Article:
(But available to read in English!) I'll start us off with a few. Try to includes ones readers may not have heard of before.
  1. Hunger by Knut Hamsun
  2. Nada by Carmen Laforet
  3. The Master and Margarita by Mikhail Bulgakov
  4. Dialog of the Dogs by Cervantes
  5. Candide by Voltaire
  6. Wind Up Bird Chronicle by Haruki Murakami
    Suggested by @samanthastone
  7. Unformed Landscape by Peter Stamm
    Suggested by @kmr1391
  8. Like Water for Chocolate by Laura Esquivel
    Suggested by @bookishclaire
  9. The Stranger by Albert Camus
    Suggested by @vmacies
  10. Purge by Sofi Oksanen
    This is a phenomenal book about two women's experiences during/just after the Soviet occupation of Estonia. It's a dark & emotional read, but a great story about what it was/is like to be a woman in an occupied nation. Originally published in Finnish & based on a play of the same name (also by Oksanen).
    Suggested by @nelle
  11. Invitation to a Beheading by Vladimir Nabokov
    Lolita gets the most attention for a reason, but I think Invitation is better overall (at the very least it's just as thought-provoking and beautifully written/translated without being as nauseating). Originally written in Russian.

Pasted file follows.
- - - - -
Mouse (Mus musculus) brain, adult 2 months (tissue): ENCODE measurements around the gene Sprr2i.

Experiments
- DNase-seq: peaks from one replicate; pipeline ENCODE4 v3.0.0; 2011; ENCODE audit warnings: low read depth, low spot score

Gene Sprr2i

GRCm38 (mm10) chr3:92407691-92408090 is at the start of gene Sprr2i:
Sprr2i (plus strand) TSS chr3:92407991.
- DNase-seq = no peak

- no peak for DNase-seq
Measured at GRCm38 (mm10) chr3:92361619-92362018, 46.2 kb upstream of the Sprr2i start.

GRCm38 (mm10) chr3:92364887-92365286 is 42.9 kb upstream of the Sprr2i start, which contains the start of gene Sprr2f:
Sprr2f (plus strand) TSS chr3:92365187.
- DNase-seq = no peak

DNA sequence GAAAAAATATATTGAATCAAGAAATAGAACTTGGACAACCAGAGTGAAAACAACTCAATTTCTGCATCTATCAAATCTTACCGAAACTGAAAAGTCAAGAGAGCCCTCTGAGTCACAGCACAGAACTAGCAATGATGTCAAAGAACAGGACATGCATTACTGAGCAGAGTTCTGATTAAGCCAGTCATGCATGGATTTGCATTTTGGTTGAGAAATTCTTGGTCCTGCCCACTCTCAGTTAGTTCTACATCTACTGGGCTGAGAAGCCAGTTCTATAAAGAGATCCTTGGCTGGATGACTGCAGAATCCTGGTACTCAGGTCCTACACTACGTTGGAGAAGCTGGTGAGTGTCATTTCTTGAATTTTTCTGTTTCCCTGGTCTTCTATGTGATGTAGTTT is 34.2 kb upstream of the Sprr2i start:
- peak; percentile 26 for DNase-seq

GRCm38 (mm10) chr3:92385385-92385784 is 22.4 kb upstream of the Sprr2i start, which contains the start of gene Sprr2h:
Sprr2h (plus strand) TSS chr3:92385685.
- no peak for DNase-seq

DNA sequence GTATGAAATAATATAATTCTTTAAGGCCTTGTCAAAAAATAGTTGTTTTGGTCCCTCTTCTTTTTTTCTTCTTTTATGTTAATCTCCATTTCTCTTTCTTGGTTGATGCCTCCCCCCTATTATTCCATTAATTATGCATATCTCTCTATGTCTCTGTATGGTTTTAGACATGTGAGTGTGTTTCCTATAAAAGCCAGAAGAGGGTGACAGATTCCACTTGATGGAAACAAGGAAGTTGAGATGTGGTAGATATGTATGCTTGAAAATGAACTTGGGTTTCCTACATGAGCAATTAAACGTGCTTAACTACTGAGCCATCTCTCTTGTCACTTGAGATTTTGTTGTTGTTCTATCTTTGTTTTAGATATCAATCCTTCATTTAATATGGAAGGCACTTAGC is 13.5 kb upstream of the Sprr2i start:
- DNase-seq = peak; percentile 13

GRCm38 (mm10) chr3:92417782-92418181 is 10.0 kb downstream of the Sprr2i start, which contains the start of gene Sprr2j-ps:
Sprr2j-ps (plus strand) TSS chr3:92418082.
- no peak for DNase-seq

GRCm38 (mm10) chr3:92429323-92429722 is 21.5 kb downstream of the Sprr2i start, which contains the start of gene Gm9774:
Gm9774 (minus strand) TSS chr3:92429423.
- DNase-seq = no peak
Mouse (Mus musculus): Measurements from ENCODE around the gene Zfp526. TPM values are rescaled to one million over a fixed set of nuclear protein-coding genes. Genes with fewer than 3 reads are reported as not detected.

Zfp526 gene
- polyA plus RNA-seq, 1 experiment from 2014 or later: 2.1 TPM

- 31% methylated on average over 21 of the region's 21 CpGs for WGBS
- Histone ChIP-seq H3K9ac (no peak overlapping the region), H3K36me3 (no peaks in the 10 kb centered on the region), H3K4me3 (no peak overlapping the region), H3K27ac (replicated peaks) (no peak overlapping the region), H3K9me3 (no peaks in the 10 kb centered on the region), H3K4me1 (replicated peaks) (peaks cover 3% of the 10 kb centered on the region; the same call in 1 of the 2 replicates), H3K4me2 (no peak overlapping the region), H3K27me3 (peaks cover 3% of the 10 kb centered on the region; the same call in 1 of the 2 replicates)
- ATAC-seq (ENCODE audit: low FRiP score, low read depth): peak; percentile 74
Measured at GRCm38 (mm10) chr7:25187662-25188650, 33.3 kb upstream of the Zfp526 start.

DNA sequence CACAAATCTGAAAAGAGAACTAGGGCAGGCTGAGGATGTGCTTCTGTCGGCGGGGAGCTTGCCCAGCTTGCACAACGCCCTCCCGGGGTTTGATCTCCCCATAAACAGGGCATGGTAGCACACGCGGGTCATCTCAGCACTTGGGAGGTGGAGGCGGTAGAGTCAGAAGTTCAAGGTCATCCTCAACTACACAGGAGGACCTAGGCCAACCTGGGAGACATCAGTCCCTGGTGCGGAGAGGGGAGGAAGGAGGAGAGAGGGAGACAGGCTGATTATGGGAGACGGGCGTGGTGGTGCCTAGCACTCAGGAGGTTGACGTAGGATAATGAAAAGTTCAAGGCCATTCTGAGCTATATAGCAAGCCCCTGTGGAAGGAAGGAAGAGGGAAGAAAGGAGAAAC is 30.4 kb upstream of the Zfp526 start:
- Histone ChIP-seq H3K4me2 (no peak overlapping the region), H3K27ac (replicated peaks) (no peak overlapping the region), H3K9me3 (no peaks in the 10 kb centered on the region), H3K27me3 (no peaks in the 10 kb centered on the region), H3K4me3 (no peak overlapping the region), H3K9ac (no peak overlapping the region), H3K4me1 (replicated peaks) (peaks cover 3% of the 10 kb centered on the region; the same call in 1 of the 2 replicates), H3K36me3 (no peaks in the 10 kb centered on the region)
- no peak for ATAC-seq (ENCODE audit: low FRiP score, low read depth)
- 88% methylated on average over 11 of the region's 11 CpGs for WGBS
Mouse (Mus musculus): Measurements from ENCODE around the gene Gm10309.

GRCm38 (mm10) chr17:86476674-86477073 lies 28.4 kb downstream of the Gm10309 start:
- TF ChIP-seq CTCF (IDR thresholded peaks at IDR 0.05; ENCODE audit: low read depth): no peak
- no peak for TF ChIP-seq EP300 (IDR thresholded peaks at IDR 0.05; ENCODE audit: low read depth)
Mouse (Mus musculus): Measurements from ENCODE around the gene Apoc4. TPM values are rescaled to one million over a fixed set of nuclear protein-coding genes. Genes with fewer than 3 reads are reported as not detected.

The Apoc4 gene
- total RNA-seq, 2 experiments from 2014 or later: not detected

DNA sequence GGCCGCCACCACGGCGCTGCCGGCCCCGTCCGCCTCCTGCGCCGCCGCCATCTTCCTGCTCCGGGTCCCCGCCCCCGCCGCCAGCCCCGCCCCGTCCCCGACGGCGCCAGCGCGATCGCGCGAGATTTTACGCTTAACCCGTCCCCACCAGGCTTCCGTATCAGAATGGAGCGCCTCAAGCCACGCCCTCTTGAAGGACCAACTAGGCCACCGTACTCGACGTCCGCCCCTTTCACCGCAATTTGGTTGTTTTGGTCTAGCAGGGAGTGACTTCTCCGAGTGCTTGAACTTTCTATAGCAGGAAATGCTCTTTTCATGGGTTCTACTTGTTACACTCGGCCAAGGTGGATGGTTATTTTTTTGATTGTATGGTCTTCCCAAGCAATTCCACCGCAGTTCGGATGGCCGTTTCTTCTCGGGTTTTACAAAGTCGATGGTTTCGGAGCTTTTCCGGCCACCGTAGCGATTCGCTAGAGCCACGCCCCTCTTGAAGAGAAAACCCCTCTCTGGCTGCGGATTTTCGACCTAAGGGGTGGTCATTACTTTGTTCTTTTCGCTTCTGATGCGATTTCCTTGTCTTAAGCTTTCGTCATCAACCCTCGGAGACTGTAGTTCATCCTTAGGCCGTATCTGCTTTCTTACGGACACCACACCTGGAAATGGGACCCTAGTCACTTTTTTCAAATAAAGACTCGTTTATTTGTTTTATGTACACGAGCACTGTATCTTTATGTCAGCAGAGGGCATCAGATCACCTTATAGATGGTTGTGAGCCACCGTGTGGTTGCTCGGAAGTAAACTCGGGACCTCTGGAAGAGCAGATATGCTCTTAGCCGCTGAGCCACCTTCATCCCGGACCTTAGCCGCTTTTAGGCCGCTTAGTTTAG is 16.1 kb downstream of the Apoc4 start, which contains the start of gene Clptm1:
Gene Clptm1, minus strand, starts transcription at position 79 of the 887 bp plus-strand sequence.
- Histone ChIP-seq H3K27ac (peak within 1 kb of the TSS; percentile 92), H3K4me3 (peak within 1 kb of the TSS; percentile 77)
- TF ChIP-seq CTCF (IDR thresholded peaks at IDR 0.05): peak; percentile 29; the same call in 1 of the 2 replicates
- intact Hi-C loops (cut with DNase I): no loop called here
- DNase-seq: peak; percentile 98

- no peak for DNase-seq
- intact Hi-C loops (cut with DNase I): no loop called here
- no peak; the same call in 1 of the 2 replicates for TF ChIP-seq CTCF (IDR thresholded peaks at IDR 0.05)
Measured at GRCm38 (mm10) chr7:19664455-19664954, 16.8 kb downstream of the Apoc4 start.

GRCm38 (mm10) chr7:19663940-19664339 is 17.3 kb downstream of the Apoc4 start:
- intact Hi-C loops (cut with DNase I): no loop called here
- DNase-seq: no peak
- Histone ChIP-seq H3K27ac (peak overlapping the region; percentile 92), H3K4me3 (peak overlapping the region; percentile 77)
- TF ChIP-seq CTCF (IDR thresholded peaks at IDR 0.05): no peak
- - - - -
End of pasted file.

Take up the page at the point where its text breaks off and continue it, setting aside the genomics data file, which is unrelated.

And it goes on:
Suggested by @nelle
  12. Invisible Cities - Italo Calvino
    Suggested by @victor
  13. The Shadow of The Wind by Carlos Ruiz Zafón
    Excellent book that I devoured because I found the descriptions so vivid and plot intriguing. Originally written in Spanish (La Sombra del Viento), I gave my brother the whole series in Spanish over the course of a few years and he really enjoyed it, too!
    Suggested by @e
  14. Momo by Michael Ende
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    His book (and subsequent movie) The Neverending Story gets all the glory but his previous book Momo is brilliant. An exploration of time, efficiency, and the effects on modern society, it's just as relevant now as it was when it was published in 1973. Maybe more so. Sadly the English translation version was out of print for years but McSweeney recently republished it in 2013 for its 40 year anniversary. Worth reading if you haven't.
    Suggested by @eatthelove
  15. The Dinner by Herman Koch
    Suggested by @RStrout
  16. The Elegance of the Hedgehog by Muriel Barbery
    Suggested by @RStrout
  17. A Dry White Season by André. P Brink
    Apartheid-era South Africa, follows a middle-class white man who begins to realise what his government is really doing.
    Suggested by @barefootmeds
  18. The Count of Monte Cristo
    Suggested by @saytrumbo
  19. The Reader by Bernhard Schlink
    Suggested by @sarahrberry